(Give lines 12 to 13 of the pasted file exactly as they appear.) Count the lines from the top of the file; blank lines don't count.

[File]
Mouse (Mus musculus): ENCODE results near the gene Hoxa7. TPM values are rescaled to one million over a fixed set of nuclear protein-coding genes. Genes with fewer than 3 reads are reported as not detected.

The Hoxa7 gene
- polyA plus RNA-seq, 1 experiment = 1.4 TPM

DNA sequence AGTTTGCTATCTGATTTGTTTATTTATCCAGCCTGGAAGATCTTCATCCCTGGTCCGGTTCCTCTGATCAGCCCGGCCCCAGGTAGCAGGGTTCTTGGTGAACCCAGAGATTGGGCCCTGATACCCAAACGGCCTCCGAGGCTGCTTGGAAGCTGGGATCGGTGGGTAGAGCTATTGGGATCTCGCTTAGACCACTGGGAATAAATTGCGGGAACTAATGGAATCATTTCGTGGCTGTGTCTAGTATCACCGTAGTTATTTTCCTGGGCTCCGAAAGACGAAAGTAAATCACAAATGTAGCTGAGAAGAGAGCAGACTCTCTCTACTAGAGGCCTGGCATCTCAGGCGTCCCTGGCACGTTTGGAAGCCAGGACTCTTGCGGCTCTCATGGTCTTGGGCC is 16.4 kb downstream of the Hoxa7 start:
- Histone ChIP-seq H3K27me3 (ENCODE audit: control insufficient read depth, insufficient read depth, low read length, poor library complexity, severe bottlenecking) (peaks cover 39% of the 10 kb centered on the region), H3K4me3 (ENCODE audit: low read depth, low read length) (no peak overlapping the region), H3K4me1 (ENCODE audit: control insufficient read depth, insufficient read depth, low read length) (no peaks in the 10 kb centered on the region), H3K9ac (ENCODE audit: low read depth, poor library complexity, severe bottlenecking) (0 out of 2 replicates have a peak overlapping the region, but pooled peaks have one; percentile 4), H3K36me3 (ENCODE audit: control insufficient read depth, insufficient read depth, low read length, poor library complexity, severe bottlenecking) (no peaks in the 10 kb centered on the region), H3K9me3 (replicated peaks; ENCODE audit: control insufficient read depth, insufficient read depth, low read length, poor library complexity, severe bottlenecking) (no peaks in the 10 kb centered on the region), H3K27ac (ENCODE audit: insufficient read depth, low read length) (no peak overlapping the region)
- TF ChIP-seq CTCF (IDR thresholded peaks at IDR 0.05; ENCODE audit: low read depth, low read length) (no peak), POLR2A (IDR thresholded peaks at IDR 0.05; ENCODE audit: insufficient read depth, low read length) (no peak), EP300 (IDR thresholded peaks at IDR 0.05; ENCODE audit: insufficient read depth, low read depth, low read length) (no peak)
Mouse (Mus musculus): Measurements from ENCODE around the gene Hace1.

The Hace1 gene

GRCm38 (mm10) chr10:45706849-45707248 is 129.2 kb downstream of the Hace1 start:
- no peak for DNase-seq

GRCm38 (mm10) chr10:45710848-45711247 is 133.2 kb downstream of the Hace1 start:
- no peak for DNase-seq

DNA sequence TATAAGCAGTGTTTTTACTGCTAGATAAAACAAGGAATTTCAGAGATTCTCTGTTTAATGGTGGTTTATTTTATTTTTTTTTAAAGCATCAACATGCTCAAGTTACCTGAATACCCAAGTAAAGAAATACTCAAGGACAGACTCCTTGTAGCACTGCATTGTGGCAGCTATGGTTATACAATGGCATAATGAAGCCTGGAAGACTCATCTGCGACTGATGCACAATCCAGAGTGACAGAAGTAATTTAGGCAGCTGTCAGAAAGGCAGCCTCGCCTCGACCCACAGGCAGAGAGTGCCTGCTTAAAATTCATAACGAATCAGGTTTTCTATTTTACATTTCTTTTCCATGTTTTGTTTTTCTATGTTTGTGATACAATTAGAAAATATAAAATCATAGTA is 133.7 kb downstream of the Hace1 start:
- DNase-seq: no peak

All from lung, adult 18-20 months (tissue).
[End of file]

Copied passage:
- no peak for DNase-seq

DNA sequence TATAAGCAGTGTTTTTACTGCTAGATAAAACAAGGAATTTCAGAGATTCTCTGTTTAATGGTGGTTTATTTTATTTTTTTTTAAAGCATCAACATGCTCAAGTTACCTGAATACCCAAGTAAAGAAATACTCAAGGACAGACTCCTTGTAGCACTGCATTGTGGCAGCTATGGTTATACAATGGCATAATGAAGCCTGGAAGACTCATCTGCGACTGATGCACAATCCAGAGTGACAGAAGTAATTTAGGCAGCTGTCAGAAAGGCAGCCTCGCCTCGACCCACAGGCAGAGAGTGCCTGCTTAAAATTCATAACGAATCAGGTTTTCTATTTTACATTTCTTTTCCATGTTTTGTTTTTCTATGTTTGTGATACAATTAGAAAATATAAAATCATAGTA is 133.7 kb downstream of the Hace1 start: